Friday Links: Update on Crimea

Russian+President+Vladimir+Putin+states+his+approval+of+the+draft+proposal+on+Crimea%E2%80%99s+secession+from+Ukraine+in+a+speech.

Screenshot from Russia Today

Russian President Vladimir Putin states his approval of the draft proposal on Crimea’s secession from Ukraine in a speech.

Russia Today

Crimea, a city in Ukraine, has found itself in the middle of United States and Russian political tension. Crimea joined Ukraine 1954, which was not a problem until 1991 when the Soviet Union split, leaving Crimea in independent Ukraine. The problem is 60% of Crimea’s population of two million identifies themselves as Russian.

This problem has been unresolved for over 20 years until Ukraine’s pro-Moscow president Viktor Yanukovych was driven from power by violent protests in Kiev. With this succession of power, the idea of an independent Crimea apart from Ukraine flourished.

Flash forward to now, as of Monday, Crimea’s parliament voted to break away from Ukraine and join the Russian Federation. As a result, both the United States and the United Nations slapped financial sanctions and travel bans on Russia and certain Ukrainian authorities that support the referendum.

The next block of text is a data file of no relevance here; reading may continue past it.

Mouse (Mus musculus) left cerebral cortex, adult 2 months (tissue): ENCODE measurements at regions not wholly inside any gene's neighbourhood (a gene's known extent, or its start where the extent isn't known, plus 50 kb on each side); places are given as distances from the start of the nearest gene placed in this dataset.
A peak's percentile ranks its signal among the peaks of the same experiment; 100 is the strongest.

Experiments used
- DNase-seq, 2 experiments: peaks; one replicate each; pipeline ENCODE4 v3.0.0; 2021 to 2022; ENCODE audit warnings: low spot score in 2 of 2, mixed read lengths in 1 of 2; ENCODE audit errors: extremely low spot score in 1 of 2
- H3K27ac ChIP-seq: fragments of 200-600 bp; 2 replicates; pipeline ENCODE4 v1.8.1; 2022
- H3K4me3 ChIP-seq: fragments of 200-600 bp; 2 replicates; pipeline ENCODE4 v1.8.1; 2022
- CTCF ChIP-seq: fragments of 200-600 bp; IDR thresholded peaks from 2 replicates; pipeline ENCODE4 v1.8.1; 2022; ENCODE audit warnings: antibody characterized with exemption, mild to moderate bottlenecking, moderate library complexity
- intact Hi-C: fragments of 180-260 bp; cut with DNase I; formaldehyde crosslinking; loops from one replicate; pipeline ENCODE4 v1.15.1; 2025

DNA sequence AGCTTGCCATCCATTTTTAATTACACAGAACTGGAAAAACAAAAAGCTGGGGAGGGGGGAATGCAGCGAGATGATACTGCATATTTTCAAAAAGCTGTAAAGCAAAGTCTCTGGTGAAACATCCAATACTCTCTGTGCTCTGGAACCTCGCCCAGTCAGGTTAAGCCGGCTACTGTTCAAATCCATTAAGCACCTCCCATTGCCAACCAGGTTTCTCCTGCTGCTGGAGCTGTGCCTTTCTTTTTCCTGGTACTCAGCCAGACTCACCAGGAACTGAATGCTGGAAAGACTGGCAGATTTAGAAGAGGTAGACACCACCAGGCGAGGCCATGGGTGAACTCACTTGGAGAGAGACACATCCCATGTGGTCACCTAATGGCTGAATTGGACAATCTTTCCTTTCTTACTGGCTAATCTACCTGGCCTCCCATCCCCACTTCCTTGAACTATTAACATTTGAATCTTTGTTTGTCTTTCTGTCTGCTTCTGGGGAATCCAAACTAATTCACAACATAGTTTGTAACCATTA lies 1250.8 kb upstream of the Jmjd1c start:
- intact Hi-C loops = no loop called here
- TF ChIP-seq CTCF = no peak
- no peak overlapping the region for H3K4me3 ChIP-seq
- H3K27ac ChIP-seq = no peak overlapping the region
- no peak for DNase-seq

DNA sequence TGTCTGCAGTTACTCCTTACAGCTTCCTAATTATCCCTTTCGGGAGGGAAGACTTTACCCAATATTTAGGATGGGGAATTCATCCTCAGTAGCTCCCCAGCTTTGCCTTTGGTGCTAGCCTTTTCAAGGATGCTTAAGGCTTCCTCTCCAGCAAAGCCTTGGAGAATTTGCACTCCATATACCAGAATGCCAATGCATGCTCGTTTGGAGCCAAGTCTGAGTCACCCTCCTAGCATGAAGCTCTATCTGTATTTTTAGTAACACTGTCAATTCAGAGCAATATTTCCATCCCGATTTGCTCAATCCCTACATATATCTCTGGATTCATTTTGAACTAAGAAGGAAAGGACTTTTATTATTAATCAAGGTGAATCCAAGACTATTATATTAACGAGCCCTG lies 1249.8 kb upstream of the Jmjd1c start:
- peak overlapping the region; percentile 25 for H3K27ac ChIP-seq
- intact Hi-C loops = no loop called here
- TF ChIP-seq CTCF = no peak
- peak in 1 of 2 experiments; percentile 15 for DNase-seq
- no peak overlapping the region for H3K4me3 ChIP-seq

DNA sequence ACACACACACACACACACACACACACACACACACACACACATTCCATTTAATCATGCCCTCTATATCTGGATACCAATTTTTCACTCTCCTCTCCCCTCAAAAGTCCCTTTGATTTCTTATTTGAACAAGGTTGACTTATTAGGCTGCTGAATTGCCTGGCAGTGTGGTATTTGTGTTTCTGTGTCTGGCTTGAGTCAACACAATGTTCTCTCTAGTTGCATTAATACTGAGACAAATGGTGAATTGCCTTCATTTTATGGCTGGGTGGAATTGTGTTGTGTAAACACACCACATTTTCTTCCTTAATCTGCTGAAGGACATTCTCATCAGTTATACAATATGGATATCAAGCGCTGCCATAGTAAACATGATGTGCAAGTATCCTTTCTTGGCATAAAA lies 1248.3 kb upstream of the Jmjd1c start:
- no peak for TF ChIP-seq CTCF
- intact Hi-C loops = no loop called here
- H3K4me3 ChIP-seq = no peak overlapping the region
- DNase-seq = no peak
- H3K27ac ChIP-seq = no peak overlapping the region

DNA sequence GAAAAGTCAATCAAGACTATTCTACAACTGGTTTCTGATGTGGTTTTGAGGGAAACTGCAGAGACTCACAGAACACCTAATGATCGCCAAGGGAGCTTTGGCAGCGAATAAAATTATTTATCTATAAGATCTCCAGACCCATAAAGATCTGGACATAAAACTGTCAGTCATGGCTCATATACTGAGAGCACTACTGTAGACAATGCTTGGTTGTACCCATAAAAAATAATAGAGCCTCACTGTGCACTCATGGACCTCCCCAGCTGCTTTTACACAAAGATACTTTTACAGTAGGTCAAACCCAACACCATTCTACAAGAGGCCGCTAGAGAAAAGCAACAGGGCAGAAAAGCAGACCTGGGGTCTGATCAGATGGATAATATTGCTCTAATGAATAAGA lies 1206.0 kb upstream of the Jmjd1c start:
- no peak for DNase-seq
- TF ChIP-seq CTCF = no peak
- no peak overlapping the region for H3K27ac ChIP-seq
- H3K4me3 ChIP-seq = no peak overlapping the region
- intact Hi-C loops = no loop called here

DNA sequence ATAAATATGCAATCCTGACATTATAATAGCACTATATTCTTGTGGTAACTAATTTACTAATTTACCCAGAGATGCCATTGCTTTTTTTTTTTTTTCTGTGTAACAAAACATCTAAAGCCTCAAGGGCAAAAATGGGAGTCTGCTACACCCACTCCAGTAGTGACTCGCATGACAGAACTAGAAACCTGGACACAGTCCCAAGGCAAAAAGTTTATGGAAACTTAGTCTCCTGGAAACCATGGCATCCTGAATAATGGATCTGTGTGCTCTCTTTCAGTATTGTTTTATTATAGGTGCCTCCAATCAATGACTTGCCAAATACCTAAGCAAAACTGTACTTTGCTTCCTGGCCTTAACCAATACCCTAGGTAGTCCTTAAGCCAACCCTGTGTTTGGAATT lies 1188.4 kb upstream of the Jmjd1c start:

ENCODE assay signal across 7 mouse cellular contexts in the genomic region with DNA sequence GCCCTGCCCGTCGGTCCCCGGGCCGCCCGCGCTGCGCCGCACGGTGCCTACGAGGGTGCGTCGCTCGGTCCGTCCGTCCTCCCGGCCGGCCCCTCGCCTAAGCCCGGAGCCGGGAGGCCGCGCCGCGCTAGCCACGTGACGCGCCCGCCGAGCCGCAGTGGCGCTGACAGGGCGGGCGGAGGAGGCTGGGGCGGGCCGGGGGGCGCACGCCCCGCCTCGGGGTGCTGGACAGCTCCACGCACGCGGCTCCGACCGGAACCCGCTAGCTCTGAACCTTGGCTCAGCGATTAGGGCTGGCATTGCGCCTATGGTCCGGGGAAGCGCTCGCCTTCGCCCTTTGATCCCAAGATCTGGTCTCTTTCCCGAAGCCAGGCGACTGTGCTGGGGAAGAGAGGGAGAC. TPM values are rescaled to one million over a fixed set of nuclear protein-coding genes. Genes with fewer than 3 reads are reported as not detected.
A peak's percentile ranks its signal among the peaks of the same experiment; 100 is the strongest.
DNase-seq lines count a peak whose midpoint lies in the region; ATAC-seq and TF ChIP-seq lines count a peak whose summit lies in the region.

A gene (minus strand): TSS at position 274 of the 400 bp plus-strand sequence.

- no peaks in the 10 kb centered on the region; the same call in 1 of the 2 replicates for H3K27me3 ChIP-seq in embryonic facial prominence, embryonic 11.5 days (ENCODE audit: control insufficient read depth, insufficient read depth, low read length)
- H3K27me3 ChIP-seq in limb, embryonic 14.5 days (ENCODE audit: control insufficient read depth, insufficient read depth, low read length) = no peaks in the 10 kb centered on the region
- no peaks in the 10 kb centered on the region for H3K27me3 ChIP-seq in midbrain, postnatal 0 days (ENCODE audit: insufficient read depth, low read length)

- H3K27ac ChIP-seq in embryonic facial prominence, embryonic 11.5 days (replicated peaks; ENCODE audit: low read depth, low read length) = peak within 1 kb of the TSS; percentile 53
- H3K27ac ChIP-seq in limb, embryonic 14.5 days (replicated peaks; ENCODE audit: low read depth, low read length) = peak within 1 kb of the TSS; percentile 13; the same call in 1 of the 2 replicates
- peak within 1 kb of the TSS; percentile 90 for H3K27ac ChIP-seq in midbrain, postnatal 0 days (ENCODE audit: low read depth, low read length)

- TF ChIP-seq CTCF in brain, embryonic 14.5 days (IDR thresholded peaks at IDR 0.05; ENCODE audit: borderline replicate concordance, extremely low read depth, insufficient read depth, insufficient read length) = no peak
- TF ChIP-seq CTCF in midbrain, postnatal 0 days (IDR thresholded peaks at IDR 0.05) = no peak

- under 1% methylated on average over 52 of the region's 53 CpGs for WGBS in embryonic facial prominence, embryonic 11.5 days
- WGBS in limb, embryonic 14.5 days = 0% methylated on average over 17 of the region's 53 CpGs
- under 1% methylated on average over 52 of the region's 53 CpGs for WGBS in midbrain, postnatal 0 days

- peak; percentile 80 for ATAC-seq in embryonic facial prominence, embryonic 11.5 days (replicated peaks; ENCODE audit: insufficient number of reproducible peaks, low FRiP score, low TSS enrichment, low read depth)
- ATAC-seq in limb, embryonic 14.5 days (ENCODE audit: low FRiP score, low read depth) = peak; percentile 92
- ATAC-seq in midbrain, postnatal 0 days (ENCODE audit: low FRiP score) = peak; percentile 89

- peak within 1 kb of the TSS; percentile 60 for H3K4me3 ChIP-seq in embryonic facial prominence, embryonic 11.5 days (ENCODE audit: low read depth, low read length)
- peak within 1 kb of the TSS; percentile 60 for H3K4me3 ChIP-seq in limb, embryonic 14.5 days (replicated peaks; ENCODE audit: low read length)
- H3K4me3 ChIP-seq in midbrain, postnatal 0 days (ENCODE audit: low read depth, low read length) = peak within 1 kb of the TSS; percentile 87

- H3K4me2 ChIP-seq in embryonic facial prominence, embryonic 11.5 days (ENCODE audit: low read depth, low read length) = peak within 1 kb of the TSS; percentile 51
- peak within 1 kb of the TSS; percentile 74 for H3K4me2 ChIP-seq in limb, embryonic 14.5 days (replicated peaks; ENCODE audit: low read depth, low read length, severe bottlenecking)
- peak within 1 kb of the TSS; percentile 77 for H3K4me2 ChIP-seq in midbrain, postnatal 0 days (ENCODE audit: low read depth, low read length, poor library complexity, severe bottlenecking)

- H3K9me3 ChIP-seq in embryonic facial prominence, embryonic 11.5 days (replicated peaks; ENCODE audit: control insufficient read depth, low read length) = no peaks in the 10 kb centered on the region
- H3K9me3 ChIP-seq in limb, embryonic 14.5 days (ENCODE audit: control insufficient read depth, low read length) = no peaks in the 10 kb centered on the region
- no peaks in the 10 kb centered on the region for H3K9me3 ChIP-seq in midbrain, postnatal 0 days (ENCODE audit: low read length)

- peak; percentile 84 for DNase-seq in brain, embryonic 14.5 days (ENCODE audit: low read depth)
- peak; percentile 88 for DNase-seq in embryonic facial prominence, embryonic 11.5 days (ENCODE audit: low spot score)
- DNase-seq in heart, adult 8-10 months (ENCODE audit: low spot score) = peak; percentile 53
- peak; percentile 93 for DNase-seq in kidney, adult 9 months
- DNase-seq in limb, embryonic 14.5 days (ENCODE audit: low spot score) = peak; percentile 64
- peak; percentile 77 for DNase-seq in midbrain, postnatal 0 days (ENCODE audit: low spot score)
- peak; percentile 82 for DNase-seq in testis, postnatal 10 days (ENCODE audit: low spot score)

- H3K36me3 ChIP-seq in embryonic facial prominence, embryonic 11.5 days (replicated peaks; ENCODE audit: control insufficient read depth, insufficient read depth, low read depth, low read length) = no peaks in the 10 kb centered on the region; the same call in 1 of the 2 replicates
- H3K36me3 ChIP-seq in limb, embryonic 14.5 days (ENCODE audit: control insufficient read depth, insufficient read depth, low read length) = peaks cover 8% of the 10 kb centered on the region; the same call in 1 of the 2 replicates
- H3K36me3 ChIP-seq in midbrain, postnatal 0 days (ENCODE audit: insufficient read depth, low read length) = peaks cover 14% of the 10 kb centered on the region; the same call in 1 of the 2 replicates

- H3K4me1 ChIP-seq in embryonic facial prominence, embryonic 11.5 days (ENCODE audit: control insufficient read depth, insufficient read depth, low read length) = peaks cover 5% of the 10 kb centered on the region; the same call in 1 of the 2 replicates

“There are consequences to their actions,” said President Obama concerning the sanctions.

But why is President Obama against Russia’s response to Ukraine? The sanctions placed on Russia were retaliation against Putin’s military seizure of Crimea. Also, President Obama believes that further escalation of the Ukrainian and Russian matter will only result in Russia’s further isolation from the international community. Overall, Obama doesn’t believe that Vladimir Putin, Russian President, is handling the situation professionally or in a way that won’t harm Ukraine or Russia. He defends this opinion based off of historical fact. This is the first time one country seized territory from another since the end of World War II.

On Tuesday, Vladimir Putin made a speech declaring that he did not have any intentions of seizing any other regions of Ukraine after Crimea and Sevastopol, and right after, he signed a treaty with Crimea that officially made Crimea part of Russia.

Tensions were high as a Crimean celebration of the treaty became out of hand and ended in a Ukrainian lieutenant being fatally shot. As of now, it is unknown if more chaos is to come of the Russian annexation.